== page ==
Given the recent debacle in the UK track and trace programme that has widely been blamed on Microsoft Excel we thought it would be interesting to share some opposing viewpoints from within Ebiquity on this ubiquitous software.

Nick Rhodes (Senior Data Scientists) goes head to head with Shane Alexander (Analytics Director).


Nick Rhodes – Senior Data Scientist

nick rhoades sqaure

Excel is the fossil fuel engine of the analytic world. We all have to use it, but everyone knows that we should be doing better by now. Instead we continue with old habits no matter the consequences.

Let me list a few good reasons to hate Excel.

It is unpredictable and crashes frequently leaving you with near useless automatic backup files. There is a total lack of traceability (excuse the pun) and very little reproducibility. People edit cells like the Wild West – haphazardly and without fear of consequence.

Then there are the size limitations. Yes, this “bug” where the tracing service apparently ran out of rows or columns is unforgivable….but even used properly, the 1 million row limit is insufficient for the task of modern data analysis. Excel is particularly bad when used as a makeshift database.

It is slow and recursive, the whole workbook is constantly being recalculated and people write inefficient formulas. Excel randomly formats cells into dates even if you just want them to be left alone (e.g. the SEPT1 gene). The agencies we work with merge cells and colour code workbooks; effectively making them non-machine readable and creating a chain of inefficiency.

As for VBA…where to begin. VBA is consistently rated as the most hated language by programmers and data scientists. According to StackOverflow 80% of developers who work in VBA want out, compared to only 33% for Python.

Its ancestor Visual Basic has been deservedly deprecated. It is slow, not well vectorised, and overly reliant on loops. Thanks to the record macro feature…. VBA is usually also badly written.

The sooner government, business and academia move to modern tools such as R and Python the better.”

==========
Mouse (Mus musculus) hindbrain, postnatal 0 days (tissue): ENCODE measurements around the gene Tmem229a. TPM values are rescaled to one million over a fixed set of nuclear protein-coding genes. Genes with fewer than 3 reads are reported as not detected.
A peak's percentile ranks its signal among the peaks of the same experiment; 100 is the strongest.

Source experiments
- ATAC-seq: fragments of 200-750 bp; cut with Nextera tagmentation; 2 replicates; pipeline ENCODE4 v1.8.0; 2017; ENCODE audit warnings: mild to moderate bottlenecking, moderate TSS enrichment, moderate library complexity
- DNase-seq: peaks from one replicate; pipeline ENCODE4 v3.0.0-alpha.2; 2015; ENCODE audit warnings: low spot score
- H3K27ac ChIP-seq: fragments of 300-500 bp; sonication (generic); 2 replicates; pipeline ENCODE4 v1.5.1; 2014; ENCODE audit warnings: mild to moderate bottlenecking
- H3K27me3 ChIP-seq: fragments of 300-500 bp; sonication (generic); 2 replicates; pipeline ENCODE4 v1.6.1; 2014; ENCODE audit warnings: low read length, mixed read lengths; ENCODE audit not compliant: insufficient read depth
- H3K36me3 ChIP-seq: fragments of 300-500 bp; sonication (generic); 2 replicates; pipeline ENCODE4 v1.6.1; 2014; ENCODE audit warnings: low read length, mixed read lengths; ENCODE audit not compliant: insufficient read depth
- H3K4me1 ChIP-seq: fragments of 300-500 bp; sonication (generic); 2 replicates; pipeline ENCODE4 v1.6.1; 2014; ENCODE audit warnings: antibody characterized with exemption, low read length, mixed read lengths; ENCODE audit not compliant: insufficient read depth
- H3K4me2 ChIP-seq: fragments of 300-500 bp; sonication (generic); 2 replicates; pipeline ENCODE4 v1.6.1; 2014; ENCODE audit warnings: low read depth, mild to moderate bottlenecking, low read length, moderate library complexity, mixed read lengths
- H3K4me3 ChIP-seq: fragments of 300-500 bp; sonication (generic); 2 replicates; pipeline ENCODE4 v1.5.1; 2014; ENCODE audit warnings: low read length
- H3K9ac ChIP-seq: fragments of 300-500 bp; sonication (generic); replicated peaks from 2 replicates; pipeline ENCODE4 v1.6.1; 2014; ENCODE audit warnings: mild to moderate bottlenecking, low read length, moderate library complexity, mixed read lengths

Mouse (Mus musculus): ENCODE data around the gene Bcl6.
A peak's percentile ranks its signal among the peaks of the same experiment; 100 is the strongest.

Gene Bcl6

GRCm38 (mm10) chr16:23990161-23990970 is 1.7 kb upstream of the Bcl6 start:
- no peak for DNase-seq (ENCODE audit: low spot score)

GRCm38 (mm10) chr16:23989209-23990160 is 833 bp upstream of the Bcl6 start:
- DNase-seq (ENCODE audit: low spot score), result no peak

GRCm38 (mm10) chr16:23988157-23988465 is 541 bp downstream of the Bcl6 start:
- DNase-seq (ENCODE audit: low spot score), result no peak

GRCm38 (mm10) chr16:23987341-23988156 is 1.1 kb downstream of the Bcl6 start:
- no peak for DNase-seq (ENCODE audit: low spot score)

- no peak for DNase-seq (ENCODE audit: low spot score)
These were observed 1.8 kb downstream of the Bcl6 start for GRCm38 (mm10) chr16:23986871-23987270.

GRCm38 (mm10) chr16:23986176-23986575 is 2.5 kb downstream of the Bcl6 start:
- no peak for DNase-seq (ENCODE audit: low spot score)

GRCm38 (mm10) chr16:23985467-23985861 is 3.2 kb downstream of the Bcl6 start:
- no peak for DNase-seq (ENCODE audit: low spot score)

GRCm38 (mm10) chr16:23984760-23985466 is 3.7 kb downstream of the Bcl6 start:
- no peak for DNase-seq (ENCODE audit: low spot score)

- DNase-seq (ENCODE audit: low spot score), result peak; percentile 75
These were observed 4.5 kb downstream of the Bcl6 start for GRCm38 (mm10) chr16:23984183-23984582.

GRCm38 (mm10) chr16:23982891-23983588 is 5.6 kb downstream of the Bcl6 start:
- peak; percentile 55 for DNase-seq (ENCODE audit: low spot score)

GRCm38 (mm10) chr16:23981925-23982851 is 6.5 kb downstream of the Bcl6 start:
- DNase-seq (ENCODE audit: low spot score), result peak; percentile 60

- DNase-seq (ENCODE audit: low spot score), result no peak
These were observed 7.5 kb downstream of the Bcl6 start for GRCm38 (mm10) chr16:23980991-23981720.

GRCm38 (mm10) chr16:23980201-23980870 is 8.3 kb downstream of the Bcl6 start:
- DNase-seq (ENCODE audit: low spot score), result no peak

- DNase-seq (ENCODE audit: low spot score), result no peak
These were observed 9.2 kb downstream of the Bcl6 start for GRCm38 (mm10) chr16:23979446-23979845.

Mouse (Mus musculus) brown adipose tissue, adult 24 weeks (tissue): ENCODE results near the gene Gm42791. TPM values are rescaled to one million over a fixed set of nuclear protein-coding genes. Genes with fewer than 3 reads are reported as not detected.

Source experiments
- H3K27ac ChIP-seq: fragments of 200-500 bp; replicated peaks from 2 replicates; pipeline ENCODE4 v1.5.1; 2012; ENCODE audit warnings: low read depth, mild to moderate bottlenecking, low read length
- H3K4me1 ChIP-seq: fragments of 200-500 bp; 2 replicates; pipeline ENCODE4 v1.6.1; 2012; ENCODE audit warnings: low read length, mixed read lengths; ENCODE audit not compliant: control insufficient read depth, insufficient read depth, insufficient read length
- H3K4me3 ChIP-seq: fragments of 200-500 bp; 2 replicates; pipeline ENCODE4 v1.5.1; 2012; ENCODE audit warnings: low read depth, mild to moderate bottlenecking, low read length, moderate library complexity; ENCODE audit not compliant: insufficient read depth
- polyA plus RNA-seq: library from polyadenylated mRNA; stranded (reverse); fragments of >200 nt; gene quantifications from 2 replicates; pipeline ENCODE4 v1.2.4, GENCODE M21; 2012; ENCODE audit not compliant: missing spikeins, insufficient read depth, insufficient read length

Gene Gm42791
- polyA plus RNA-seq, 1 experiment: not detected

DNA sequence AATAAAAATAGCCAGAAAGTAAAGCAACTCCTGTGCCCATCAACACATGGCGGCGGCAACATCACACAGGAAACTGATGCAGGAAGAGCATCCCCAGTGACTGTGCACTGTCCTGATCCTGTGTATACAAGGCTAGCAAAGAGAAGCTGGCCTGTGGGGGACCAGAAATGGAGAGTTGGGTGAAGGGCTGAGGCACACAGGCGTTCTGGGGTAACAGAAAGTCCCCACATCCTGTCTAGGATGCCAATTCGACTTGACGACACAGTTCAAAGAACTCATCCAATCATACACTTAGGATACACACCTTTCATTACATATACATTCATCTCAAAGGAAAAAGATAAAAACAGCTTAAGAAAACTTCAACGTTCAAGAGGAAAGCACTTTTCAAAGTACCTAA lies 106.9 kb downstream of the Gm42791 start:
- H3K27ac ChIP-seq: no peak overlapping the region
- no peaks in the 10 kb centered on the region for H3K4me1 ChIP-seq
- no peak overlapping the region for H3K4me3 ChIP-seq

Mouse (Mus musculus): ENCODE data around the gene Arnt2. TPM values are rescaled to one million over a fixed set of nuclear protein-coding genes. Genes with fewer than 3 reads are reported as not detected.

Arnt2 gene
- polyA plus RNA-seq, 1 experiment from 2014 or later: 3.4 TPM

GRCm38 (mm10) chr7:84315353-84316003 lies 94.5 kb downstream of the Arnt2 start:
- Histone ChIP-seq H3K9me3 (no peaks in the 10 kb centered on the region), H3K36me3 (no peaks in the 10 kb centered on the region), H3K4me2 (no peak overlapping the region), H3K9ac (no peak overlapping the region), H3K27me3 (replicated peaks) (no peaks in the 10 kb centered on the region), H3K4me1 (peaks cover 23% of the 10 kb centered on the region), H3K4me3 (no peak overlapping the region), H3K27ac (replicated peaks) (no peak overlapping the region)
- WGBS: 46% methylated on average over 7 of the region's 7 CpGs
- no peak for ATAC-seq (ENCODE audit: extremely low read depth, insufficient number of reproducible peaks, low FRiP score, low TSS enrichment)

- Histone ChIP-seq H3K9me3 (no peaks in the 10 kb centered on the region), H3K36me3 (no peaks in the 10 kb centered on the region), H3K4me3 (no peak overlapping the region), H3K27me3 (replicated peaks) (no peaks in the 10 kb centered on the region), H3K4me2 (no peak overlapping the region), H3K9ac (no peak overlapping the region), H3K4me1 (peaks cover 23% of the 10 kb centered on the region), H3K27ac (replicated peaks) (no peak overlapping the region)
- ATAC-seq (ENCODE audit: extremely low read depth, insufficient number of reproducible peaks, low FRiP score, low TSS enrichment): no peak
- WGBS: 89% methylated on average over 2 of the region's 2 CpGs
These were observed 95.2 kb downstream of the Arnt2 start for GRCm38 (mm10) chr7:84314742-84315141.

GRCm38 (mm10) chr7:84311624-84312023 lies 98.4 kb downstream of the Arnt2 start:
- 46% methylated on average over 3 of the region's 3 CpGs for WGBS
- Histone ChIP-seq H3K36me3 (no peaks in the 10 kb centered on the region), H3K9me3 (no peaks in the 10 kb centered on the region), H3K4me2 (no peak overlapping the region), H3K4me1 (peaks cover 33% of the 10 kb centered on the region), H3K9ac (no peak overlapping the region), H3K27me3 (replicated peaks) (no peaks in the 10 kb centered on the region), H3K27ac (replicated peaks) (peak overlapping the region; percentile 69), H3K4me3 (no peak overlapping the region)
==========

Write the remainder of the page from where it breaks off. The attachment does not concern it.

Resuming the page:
Shane Alexander – Analytics Director

It is very fashionable to hate Microsoft Excel in the data science and analytics these days. I’m old enough to remember when 65k rows was the norm and since then Excel has only gotten better.

It isn’t hard to mount a solid defence of Excel. It is the common man’s data analysis and manipulation tool. The learning curve is shallow and the barriers to entry are low. This is the tool for the analytics professionals who are in the trenches. People on deadlines who just need to get stuff done. In our business, it isn’t a coincidence that the most productive analysts generally have fantastic Excel skills.

Excel is democratic, it is the lingua franca of business analytics. Sure, there are all sorts of advantages to moving to ‘modern data science tools’ for the right application. But sometimes this disempowers clients and colleagues who can no longer engage directly with the numbers, for the simple reason that they can’t read Python. You could say well then maybe they should learn… but this misses the point. Our clients are smart, data literate people, but their main job is investing their marketing budget to achieve the best return on investment. They shouldn’t need to learn Python.

The idea that mistakes happen because people are using Excel is another fallacy. Mistakes can be buried deep in Python, R or SQL logic. Changes to open source libraries can cause silent errors. If you deal with complexity you just have to be vigilant. There is no such thing as a mistake free coding language.

There are also advantages when it comes to security. We have cutting edge web based platforms that run on secure Virtual Private Networks in the AWS cloud, but our developers sometimes spend as much time writing documentation for client side infosec teams as they do building and improving the tools. Then you have to worry about being blocked by weird IT policies or out of date browsers. We were still dealing with Internet Explorer 6 bugs in 2018.

Our desktop tools built in Excel, for the most part, can be emailed and just work. The numbers that they produce are exactly the same as the numbers produced on any other platform, because if you’re doing it right that is how maths works.”

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